Lew, Seung (2009-05). Going Paranoid from the Cold War to the Post-Cold War: Conspiracy Fiction of DeLillo, Didion, and Silko. Doctoral Dissertation. Thesis uri icon

abstract

  • This dissertation proposes to examine the conspiracy narratives of Don DeLillo, Joan Didion, and Leslie Marmon Silko that retell American experience with the Cold War and its culture of paranoia for the last half of the twentieth century. Witnessing the resurgence of Cold War paranoia and its dramatic twilight during the period from late 70s to mid-80s and the sudden advent of the post-Cold War era that has provoked a volatile mixture of euphoria and melancholia, the work of DeLillo, Didion, and Silko explores the changing mode of Cold War paranoid epistemology and contemplates its conditions of narrative possibility in the post-Cold War era. From his earlier novels such as Players, The Names, and Mao II to his latest novel about 9/11 Falling Man, DeLillo has interrogated how the American paradigm of paranoid national self-fashioning envisioned by Cold War liberals stands up to its equally paranoid post-Cold War nemesis, terrorism. In his epic dramatization of Cold War history in Underworld, DeLillo mythologizes the doomed sense of paranoid connectivity and collective belonging experienced during the Cold War era. In doing so, DeLillo attempts to contain the uncertainty and instability of the post-Cold War or what Francis Fukuyama calls "post-historical" landscape of global cognitive mapping within the nostalgically secured memory of the American crowd who had lived the paranoid history of the Cold War. In her novels that investigate the history of American involvements in the Third World from Eisenhower through Kennedy to Reagan, Didion employs the minimalist narrative style to curb, extenuate, or condense the paranoid narratives of Cold War imperial romance most recently exemplified in the Iran-Contra conspiracy. In her latest Cold War romance novel The Last Thing He Wanted, Didion reassesses her earlier narrative tactic of "calculated ellipsis" employed in A Book of Common Prayer and Democracy and seeks to commemorate individual romances behind the spectacles of Cold War myth of frontier. Departing from the rhetoric of "hybrid patriotism" in Ceremony, a Native American story of spiritual healing and lyricism that works to appease white paranoia and guilt associated with the atomic bomb, Silko in Almanac of the Dead seeks to subvert the paranoid regime of Cold War imperialism inflicted upon Native Americans and Third World subjects by mobilizing alternative conspiracy narratives from the storytelling tradition of Native American spirituality. Silko?s postnational spiritual conspiracy gestures toward a global cognitive mapping beyond the American Cold War paradigm of "paranoid oneworldedness".
  • This dissertation proposes to examine the conspiracy narratives of Don DeLillo,
    Joan Didion, and Leslie Marmon Silko that retell American experience with the Cold
    War and its culture of paranoia for the last half of the twentieth century. Witnessing the
    resurgence of Cold War paranoia and its dramatic twilight during the period from late
    70s to mid-80s and the sudden advent of the post-Cold War era that has provoked a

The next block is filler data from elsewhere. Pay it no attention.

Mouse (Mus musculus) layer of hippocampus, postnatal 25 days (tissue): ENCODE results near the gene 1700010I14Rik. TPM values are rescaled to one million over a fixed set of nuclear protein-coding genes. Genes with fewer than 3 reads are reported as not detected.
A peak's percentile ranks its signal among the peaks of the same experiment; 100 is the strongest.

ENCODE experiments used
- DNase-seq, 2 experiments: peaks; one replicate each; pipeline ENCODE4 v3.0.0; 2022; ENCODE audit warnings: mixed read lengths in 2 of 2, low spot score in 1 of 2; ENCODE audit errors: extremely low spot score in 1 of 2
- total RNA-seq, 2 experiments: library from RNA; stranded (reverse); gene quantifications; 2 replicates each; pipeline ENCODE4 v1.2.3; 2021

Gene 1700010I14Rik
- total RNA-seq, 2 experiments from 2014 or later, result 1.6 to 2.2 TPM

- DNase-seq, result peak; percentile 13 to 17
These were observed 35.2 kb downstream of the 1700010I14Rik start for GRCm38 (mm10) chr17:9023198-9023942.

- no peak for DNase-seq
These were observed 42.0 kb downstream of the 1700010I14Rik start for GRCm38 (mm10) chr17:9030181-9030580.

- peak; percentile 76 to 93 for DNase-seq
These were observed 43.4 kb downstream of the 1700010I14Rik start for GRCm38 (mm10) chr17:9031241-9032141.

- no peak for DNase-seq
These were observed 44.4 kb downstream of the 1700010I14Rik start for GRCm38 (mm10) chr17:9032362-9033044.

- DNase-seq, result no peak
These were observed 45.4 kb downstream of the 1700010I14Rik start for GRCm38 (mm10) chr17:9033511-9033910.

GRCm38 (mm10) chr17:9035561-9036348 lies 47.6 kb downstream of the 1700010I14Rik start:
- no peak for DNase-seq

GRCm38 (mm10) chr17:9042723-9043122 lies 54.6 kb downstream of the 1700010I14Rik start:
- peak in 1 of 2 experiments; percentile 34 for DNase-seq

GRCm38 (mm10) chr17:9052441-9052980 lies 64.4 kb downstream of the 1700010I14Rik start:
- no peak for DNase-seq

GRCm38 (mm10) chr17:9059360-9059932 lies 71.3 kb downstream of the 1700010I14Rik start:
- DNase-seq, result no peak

volatile mixture of euphoria and melancholia, the work of DeLillo, Didion, and Silko
    explores the changing mode of Cold War paranoid epistemology and contemplates its
    conditions of narrative possibility in the post-Cold War era.
    From his earlier novels such as Players, The Names, and Mao II to his latest
    novel about 9/11 Falling Man, DeLillo has interrogated how the American paradigm of
    paranoid national self-fashioning envisioned by Cold War liberals stands up to its
    equally paranoid post-Cold War nemesis, terrorism. In his epic dramatization of Cold
    War history in Underworld, DeLillo mythologizes the doomed sense of paranoid connectivity and collective belonging experienced during the Cold War era. In doing so,
    DeLillo attempts to contain the uncertainty and instability of the post-Cold War or what
    Francis Fukuyama calls "post-historical" landscape of global cognitive mapping within
    the nostalgically secured memory of the American crowd who had lived the paranoid
    history of the Cold War. In her novels that investigate the history of American
    involvements in the Third World from Eisenhower through Kennedy to Reagan, Didion
    employs the minimalist narrative style to curb, extenuate, or condense the paranoid
    narratives of Cold War imperial romance most recently exemplified in the Iran-Contra
    conspiracy. In her latest Cold War romance novel The Last Thing He Wanted, Didion
    reassesses her earlier narrative tactic of "calculated ellipsis" employed in A Book of
    Common Prayer and Democracy and seeks to commemorate individual romances behind
    the spectacles of Cold War myth of frontier. Departing from the rhetoric of "hybrid
    patriotism" in Ceremony, a Native American story of spiritual healing and lyricism that
    works to appease white paranoia and guilt associated with the atomic bomb, Silko in
    Almanac of the Dead seeks to subvert the paranoid regime of Cold War imperialism
    inflicted upon Native Americans and Third World subjects by mobilizing alternative
    conspiracy narratives from the storytelling tradition of Native American spirituality.
    Silko?s postnational spiritual conspiracy gestures toward a global cognitive mapping
    beyond the American Cold War paradigm of "paranoid oneworldedness".

publication date

  • May 2009